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A Beautiful Pair of Walnut Queen Anne Side Chairs with Shell, Philadelphia, c.1740-60

True pairs of these chairs are hard to find (as most pairs are assembled of similar--but not identical--seats).  Our pair are not only original to each other, but they also have no breaks or alterations.  They have the beautiful style that many consider the finest of American Queen Anne chair design.  They have a beautifully sculpted side profile (see below) and the balloon seat really puts this form in a class by itself.  Note the splat and its relationship to splats on the attached Sack ...

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An Exceptionally Fine Carved Lyre Mahogany Window Seat, New York, Earnest Hagen, c.1885

As Peter Kenny, curator of American Furniture at the Metropolitan Museum of Art, talks about in his recent book on Duncan Phyfe: without Hagen, we wouldn't know of Phyfe and his work.  It seems Hagen bought Phyfe's tools, etc. and continued to make Phyfe style furniture for the boutique clients in New York that already had Phyfe material and wanted to add to or repair.   No doubt, Hagen was a master.   Take a good look at the close-up of the carving on the crest rail...it doesn't get...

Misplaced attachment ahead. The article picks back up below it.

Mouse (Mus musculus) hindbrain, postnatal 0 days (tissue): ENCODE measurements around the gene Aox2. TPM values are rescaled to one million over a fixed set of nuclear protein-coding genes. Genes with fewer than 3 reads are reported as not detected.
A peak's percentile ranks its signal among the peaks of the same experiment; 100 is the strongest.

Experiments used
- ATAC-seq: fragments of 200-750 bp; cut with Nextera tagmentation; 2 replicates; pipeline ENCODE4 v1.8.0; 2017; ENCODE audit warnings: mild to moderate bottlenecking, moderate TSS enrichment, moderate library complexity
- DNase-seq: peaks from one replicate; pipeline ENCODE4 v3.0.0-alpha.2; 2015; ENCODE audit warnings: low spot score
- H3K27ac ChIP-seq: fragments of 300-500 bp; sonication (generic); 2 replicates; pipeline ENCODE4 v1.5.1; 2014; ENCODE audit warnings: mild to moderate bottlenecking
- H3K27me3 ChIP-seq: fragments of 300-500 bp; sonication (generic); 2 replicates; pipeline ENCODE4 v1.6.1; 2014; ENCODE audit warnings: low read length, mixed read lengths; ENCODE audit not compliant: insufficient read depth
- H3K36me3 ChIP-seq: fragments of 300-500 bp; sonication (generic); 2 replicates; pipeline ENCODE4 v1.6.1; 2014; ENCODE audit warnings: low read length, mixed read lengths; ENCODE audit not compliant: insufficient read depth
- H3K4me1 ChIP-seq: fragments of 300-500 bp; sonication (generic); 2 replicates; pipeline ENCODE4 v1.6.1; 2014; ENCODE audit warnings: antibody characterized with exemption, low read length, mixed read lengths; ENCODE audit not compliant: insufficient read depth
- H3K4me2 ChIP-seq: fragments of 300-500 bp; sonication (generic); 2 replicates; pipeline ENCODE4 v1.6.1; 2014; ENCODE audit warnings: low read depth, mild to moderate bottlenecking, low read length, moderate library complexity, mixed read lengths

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A Magnificent Chippendale Mahogany Tilt-top Table, with Pie Crust Top, England, c.1780

Starting with the top, note the magnificent single board with beautiful striping.   The wood chosen was to show the beauty of mahogany and this piece certainly was well chosen.  Also note the desirable pie crust edging is not attached, but a feature all carved out of the same solid board.  Also, note the very strong stop-fluted column, with a lovely carved ring at the base of the shaft.  The carved knees are beautifully worked and quite large in size.  The paw feet are well done and...

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A Carved Mahogany Worktable, Salem, McIntire School, c.1810-1820